Let’s say you’ve done everything right, or maybe you’ve done everything wrong, and your identity gets stolen. What do you do?
Identity thieves are always changing their game, but a quality identity theft protection program can help keep you from becoming a victim. If you’ve already had your personal information compromised or your identity stolen, here are some steps you can take to help limit the damage.
1. Notify your banks and credit card companies and close all your accounts
Report any suspicious charges and accounts to the appropriate credit issuers and credit bureaus immediately — both over the phone and in writing. Consider opening a new account at a different bank, and transferring the money over to be extra safe.
2. Place a fraud alert on your credit reports
Make sure you notify all three credit bureaus that your information has been stolen. You’ll get a 90-day fraud alert, but it will extend to seven years once you’ve proven you’re a victim of identity theft.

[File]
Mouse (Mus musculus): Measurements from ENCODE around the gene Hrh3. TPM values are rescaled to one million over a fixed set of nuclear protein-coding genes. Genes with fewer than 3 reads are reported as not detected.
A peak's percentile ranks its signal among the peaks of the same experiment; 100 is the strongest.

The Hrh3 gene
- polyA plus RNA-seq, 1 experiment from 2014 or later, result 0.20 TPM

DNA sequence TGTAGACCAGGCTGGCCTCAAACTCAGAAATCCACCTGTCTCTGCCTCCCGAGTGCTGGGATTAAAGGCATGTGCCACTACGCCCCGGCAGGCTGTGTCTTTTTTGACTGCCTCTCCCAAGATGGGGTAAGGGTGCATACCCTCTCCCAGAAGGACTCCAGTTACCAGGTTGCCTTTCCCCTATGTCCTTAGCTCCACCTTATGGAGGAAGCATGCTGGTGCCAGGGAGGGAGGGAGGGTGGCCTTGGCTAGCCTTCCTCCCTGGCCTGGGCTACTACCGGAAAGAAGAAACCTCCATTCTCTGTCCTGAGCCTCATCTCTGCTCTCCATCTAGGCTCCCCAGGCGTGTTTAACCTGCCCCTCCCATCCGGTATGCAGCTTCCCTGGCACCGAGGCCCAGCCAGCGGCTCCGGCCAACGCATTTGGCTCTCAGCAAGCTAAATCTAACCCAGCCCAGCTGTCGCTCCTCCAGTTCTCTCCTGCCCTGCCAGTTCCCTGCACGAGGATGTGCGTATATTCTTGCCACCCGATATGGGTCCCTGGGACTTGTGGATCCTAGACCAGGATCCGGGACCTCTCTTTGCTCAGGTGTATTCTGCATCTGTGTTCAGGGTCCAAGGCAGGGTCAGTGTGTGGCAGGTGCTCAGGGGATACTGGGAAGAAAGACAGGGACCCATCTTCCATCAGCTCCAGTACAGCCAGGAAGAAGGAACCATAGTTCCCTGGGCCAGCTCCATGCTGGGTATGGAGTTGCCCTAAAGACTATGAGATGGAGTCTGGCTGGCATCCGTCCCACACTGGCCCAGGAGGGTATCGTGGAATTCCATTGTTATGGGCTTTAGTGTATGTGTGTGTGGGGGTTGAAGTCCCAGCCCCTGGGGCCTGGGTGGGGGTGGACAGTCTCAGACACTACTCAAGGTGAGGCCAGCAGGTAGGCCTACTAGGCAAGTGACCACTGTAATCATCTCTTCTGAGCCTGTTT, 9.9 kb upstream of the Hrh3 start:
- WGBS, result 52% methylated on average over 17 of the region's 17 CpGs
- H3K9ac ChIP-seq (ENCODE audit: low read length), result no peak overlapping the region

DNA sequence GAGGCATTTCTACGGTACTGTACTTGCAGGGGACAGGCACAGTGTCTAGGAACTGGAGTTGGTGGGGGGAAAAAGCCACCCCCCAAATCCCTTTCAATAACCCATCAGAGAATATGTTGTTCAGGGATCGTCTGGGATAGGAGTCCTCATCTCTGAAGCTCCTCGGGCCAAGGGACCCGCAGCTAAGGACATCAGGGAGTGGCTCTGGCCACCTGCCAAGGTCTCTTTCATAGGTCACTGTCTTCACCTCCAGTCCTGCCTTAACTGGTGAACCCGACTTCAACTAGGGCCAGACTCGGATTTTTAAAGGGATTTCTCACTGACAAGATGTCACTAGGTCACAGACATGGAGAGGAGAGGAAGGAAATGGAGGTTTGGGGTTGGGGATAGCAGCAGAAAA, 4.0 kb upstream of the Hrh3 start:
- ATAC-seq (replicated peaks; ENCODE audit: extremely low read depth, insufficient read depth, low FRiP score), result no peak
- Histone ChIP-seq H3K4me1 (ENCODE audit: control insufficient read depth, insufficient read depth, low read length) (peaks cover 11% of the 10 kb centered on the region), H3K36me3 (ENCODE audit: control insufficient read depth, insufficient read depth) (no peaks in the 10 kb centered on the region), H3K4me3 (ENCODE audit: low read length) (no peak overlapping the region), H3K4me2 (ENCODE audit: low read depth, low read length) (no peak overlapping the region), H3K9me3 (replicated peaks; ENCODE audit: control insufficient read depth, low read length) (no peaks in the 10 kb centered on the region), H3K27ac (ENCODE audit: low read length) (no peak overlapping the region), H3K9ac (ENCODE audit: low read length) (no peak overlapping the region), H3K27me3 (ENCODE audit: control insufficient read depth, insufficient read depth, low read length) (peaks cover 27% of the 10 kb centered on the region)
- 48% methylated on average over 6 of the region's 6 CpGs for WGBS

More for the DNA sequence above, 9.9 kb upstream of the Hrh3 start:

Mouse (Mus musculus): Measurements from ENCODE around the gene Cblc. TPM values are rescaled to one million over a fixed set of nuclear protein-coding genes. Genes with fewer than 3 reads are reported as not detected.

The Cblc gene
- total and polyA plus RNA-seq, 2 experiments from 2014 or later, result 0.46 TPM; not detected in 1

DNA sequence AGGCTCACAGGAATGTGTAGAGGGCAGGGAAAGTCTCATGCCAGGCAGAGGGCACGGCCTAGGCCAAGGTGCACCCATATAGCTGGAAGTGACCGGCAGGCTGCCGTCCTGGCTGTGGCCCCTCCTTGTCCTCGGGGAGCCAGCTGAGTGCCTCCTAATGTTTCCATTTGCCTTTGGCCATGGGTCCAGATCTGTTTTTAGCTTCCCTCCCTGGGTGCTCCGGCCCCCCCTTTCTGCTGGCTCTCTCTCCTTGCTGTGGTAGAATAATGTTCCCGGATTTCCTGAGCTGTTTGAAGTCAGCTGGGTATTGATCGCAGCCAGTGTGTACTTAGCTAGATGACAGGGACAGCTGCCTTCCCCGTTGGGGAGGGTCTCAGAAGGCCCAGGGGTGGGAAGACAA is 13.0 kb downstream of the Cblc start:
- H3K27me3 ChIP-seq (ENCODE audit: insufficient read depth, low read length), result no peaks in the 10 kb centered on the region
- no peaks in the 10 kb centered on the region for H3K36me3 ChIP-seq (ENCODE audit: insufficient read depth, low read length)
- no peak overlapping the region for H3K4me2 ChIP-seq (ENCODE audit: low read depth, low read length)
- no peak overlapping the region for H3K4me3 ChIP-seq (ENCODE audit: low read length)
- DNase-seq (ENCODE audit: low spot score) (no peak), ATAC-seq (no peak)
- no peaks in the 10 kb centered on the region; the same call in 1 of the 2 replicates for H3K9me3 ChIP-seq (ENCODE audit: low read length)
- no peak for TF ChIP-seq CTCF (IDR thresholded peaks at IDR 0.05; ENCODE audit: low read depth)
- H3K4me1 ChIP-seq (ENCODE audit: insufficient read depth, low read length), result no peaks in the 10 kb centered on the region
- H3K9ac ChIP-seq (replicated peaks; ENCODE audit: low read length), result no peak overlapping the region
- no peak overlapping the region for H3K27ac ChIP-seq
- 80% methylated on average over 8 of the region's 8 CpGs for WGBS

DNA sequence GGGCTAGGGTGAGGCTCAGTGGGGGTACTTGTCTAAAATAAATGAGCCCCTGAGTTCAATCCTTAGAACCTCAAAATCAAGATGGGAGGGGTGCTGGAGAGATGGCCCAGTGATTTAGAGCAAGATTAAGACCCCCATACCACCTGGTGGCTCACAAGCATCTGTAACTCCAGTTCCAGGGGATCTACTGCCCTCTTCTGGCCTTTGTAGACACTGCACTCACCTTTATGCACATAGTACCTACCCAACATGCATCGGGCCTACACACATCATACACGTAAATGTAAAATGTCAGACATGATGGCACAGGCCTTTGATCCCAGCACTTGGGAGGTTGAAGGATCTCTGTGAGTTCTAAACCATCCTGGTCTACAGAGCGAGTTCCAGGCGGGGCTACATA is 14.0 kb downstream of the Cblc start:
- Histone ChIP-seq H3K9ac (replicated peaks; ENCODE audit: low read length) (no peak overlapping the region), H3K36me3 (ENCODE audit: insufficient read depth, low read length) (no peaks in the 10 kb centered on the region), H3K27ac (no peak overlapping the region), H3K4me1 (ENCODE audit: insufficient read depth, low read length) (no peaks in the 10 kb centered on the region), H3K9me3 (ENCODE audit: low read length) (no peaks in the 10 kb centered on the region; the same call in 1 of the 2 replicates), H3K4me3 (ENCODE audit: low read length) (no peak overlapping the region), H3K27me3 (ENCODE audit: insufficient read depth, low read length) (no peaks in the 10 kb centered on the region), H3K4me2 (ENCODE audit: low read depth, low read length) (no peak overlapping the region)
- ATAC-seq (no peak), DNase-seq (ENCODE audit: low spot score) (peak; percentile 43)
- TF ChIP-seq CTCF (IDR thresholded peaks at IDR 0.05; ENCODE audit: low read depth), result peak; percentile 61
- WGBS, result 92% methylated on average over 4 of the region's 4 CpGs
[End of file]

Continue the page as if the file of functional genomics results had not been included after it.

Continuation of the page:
3. Put a freeze on your credit report
A credit freeze is a tool you can use to restrict access to your credit report. This makes it harder for identity thieves to access your information or open accounts with your name. You can do this at any time to prevent your information from being stolen, but it’s an especially important step if your identity or account information has already been compromised in some way.
Note that a credit freeze won’t affect your credit score or stop you from getting access to your free credit reports for the year. You can also lift the freeze at any time.
4. File a report with your local police department
Provide as much information about the incident as possible. Give date ranges, dollar amounts, and physical copies of receipts or bank account activity logs. Be sure to keep a copy of the report for your personal records, too.
For additional help in protecting yourself against identity theft, please visit https://www.daveramsey.com/blog/how-to-keep-your-phone-secure
10 Warning Signs Someone Has Stolen Your Identity
Unauthorized charges appear on your accounts.
Purchases are made in cities or states you don’t visit.
Your credit report shows accounts you didn’t open.
You get a call from a collection agency about a debt you didn’t incur.
Your banking and billing statements don’t arrive on time.
Medical providers send you bills for procedures you didn’t have.
You receive a bill from a credit card account you didn’t open.
Health providers reject your claim because you’ve reached your benefits limit.
A credit card (that you didn’t apply for) is in your mailbox.
More than one tax return has been filed under your name.